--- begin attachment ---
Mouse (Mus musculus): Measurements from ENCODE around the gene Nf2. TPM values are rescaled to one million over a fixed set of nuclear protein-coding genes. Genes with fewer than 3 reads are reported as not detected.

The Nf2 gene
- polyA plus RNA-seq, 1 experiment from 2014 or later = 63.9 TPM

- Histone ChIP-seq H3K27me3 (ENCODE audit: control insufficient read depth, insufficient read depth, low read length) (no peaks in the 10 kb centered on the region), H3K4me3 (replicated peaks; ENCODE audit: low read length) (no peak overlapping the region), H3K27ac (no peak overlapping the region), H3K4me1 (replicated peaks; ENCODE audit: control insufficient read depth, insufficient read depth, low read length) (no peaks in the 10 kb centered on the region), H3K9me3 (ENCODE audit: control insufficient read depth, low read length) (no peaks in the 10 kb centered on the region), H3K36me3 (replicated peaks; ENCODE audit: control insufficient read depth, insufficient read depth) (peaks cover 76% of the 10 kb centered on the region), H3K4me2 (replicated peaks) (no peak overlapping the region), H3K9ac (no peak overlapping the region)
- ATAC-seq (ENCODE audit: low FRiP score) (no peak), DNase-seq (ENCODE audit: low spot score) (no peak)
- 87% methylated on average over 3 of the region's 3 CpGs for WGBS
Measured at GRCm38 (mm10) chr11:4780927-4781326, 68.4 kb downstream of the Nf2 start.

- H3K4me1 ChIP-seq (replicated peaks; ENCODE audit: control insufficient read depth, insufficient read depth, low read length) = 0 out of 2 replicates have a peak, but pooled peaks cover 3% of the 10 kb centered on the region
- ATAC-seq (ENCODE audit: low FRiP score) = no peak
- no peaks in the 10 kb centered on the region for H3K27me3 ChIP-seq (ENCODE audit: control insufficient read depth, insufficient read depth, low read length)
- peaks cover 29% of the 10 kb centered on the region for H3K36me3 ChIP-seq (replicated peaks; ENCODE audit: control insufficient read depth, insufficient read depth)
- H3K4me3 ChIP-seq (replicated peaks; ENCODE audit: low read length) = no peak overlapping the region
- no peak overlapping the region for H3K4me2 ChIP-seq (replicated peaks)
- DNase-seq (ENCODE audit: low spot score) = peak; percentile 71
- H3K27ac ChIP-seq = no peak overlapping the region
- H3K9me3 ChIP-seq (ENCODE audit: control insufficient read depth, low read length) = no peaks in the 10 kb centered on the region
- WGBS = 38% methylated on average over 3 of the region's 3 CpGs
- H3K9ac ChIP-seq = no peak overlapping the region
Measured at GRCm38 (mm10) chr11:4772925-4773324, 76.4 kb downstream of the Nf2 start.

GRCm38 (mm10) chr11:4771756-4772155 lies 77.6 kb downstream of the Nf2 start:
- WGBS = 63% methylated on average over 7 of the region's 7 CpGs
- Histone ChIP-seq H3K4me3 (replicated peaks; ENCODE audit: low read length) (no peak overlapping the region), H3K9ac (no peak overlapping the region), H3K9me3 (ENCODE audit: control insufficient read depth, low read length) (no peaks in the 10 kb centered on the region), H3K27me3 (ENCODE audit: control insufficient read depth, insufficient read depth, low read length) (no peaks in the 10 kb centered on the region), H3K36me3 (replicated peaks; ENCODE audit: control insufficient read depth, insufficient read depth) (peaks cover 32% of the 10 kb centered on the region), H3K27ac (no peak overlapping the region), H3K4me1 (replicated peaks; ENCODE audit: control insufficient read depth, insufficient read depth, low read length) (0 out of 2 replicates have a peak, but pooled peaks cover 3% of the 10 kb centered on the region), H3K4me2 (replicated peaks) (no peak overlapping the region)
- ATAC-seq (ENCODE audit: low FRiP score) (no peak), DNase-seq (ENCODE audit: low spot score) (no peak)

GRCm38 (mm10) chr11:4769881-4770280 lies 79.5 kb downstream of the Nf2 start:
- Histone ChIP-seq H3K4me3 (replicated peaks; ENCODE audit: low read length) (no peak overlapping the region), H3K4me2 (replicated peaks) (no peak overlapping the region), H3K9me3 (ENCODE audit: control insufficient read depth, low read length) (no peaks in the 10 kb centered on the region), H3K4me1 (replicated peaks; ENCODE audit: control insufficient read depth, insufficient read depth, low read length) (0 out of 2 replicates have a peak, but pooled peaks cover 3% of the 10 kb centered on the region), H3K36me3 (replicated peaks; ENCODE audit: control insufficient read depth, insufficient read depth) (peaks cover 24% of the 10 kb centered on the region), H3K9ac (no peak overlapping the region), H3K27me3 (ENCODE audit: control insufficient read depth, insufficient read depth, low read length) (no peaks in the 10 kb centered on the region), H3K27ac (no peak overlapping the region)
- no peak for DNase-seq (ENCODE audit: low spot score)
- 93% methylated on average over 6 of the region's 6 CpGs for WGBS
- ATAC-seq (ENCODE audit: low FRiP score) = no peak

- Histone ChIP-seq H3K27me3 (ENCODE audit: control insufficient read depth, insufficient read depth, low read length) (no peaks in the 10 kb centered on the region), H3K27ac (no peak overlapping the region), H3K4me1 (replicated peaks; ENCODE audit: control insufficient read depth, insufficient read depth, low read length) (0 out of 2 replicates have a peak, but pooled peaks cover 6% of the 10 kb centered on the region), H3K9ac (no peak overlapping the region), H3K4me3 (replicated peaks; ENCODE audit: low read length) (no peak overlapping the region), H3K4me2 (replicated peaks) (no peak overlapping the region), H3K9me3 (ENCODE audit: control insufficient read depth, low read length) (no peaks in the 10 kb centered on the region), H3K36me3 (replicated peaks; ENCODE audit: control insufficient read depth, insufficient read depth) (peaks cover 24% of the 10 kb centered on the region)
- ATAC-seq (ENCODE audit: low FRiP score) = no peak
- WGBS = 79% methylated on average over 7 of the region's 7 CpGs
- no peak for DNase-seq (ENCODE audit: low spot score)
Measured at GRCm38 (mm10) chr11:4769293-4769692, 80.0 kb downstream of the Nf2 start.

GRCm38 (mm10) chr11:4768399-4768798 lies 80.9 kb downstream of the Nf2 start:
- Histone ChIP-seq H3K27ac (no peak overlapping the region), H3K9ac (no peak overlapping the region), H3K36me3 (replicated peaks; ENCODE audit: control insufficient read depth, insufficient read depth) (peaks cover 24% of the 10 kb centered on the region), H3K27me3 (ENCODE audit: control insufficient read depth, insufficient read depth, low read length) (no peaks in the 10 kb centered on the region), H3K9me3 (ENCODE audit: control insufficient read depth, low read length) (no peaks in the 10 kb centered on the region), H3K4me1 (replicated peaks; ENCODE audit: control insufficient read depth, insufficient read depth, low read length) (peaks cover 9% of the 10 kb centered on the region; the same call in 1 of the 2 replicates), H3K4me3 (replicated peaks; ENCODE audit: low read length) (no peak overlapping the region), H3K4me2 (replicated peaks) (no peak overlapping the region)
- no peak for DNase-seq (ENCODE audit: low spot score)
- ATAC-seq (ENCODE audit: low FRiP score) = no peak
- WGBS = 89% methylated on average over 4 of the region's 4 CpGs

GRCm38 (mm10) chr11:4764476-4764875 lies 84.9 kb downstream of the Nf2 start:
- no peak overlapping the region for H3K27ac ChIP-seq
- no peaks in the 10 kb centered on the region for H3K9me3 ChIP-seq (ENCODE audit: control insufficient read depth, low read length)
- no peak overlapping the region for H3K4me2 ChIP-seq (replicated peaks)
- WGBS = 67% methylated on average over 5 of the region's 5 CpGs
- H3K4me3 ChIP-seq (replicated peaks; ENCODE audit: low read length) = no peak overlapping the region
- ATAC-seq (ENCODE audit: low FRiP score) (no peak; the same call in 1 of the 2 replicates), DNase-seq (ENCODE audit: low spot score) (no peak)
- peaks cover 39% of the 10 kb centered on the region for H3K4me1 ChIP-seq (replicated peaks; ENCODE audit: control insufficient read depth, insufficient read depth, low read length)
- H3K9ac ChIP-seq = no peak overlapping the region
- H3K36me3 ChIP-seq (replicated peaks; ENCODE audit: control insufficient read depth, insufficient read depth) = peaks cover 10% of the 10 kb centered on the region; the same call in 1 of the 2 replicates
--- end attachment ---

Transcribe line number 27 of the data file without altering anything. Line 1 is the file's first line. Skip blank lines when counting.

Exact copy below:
- 93% methylated on average over 6 of the region's 6 CpGs for WGBS